School Climate & Safety

Students Take a Stand Against Cyberbullying

By Michelle R. Davis — February 04, 2011 2 min read

High school student Annabel C. was in middle school when she began receiving taunting, hurtful instant messages from an anonymous harasser when she was on her computer. After some sleuthing, the New Rochelle, N.Y., student realized that the instant messages were actually being written by someone she considered a friend.

“I was obviously hurt,” says Annabel, now a junior at the private Ursuline School. “I couldn’t understand why someone would send those messages, but it was worse to find out it was a friend.”

Instead of responding online, she says, she approached the student in person, asked her to stop, and told her they were no longer friends. But she also emphasized they weren’t enemies either. The online taunting stopped.

That experience, in part, prompted her to join her school’s Teenangels group when she was a sophomore. The program, created in 1999 by Parry Aftab, a cyberbullying expert who founded the nonprofit Internet-safety group WiredSafety, has 16 chapters around the country. The school’s Teenangels program has a policy that permits students to provide only their first names and the initials of their last names to the news media.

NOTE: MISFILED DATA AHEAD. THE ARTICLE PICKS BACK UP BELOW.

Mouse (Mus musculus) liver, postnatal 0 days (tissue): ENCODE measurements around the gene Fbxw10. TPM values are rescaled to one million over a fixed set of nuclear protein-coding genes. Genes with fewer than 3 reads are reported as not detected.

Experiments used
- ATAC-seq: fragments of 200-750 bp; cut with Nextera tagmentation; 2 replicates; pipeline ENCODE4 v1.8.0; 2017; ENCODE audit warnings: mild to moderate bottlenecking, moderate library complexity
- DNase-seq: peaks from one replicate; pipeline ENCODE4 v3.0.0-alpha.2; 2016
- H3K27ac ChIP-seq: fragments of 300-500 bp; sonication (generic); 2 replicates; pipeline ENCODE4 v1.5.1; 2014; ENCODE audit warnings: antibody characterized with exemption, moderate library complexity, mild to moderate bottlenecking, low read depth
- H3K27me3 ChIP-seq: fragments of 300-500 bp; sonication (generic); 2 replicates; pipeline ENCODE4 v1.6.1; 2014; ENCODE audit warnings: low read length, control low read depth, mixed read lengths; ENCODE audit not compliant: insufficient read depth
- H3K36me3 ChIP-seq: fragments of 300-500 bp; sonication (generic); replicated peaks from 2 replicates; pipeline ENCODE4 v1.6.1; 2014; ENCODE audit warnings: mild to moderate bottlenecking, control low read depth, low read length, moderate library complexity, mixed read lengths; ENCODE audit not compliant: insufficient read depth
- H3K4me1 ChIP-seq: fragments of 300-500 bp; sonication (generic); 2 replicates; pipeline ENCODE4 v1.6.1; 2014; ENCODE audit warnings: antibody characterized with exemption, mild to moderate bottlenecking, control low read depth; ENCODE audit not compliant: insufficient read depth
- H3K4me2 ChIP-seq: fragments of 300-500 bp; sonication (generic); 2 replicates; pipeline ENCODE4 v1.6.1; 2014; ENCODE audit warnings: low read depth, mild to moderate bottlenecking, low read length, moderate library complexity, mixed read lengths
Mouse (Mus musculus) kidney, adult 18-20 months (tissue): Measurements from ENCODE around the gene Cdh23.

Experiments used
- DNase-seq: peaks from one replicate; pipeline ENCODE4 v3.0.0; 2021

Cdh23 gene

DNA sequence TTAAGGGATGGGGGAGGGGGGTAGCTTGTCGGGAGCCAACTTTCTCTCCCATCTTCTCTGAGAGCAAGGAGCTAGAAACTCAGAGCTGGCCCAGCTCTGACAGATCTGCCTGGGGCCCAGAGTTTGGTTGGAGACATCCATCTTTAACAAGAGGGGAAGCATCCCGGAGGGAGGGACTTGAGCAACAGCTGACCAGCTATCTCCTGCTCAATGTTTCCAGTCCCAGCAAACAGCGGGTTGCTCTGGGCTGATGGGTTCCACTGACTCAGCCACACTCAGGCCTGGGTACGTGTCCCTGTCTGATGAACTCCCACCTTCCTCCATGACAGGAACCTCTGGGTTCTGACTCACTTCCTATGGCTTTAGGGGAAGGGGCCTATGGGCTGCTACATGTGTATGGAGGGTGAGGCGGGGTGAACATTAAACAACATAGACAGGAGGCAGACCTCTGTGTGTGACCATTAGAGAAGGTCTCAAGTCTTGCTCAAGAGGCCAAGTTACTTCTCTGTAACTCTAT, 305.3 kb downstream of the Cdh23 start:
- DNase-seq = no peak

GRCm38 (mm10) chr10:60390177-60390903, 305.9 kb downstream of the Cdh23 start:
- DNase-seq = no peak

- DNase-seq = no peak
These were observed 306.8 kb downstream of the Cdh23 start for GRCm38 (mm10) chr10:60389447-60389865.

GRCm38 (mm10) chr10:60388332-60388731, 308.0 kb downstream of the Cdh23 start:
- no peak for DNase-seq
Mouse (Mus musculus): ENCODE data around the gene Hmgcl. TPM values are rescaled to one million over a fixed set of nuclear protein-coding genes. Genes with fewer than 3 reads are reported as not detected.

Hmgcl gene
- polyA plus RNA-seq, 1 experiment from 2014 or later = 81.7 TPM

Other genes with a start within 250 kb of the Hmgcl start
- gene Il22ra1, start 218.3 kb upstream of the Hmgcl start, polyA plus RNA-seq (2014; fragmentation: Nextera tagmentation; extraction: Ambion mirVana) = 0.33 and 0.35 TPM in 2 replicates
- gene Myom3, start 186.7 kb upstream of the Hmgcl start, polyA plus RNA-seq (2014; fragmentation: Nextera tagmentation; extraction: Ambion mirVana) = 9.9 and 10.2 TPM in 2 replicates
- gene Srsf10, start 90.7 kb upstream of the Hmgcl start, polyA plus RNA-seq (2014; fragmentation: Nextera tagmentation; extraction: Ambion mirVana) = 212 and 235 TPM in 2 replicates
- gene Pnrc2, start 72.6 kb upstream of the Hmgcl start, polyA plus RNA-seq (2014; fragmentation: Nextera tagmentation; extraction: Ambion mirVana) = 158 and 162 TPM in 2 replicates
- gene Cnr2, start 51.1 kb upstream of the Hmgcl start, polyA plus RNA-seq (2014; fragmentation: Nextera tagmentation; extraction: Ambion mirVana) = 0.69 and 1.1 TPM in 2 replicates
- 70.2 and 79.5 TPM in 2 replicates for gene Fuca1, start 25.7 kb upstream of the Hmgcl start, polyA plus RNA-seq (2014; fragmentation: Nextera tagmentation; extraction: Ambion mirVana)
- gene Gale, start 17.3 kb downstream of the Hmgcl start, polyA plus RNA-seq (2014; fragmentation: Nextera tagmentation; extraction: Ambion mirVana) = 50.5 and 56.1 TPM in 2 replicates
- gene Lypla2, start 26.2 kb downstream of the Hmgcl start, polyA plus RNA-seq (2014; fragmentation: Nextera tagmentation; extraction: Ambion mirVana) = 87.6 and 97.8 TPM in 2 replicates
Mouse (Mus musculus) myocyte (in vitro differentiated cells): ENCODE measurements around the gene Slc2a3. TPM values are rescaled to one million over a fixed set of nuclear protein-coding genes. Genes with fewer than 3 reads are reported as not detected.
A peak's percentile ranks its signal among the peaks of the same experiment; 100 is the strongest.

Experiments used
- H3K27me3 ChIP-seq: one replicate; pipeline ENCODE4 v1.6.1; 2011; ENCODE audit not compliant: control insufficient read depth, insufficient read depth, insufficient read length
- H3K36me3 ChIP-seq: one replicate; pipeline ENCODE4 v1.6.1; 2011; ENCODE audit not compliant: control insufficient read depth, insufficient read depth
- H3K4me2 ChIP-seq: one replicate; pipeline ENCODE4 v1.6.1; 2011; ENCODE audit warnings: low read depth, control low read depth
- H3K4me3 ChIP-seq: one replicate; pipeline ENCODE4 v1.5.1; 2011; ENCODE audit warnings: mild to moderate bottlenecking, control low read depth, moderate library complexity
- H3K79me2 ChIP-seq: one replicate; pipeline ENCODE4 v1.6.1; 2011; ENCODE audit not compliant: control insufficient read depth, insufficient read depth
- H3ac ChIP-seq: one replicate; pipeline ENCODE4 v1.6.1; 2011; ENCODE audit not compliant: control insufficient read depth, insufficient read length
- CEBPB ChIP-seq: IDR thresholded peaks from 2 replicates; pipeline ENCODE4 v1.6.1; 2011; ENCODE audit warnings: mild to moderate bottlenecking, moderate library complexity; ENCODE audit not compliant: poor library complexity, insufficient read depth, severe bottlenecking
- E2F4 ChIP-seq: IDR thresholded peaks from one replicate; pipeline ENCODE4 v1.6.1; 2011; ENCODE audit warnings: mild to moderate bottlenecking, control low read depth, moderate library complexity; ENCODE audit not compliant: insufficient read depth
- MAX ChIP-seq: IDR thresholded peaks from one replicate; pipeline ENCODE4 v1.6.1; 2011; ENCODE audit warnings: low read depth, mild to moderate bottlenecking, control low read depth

Teenangels trains middle and high school students on Internet safety, privacy, and security, and counsels them on how to deal with and prevent cyberbullying. The students then give presentations to other students, as well as to parents and other adults.

“Getting kids involved and getting their help to support policies to prevent cyberbullying is crucial,” Aftab says. “Kids respond when they’re part of it instead of having it shoved down their throats.”

Clearly, there’s a need for more education about cyberbullying, experts contend. According to a 2010 report on cyberbullying research from the Pew Research Center’s Internet and American Life Project, up to a third of teenagers say they have experienced some form of online harassment, and 26 percent say they have experienced harassment through voice or text messages on their cellphones.

Online harassment has an emotional impact, says Sameer Hinduja, the co-director of the Cyberbullying Research Center, based in Jupiter, Fla., and an associate professor of criminology and criminal justice at Florida Atlantic University in Fort Lauderdale. Hinduja’s research has shown that cyberbullying is related to low self-esteem, suicidal thoughts, anger, frustration, substance abuse, and delinquency in the victims.

Michael Nehring, a sophomore at New Jersey’s Ridgewood High School who was a Teenangel during middle school (his high school does not have a chapter), says he joined the group after reading about teen suicides related to cyberbullying. He also was growing concerned about sexting—a practice in which students send sexually explicit photos of themselves via cellphone.

Watching some of his friends get bullied in both real life and cyberspace made him feel even more strongly that he needed to take a stand.

“You can’t hide from cyberbullying,” Nehring says.

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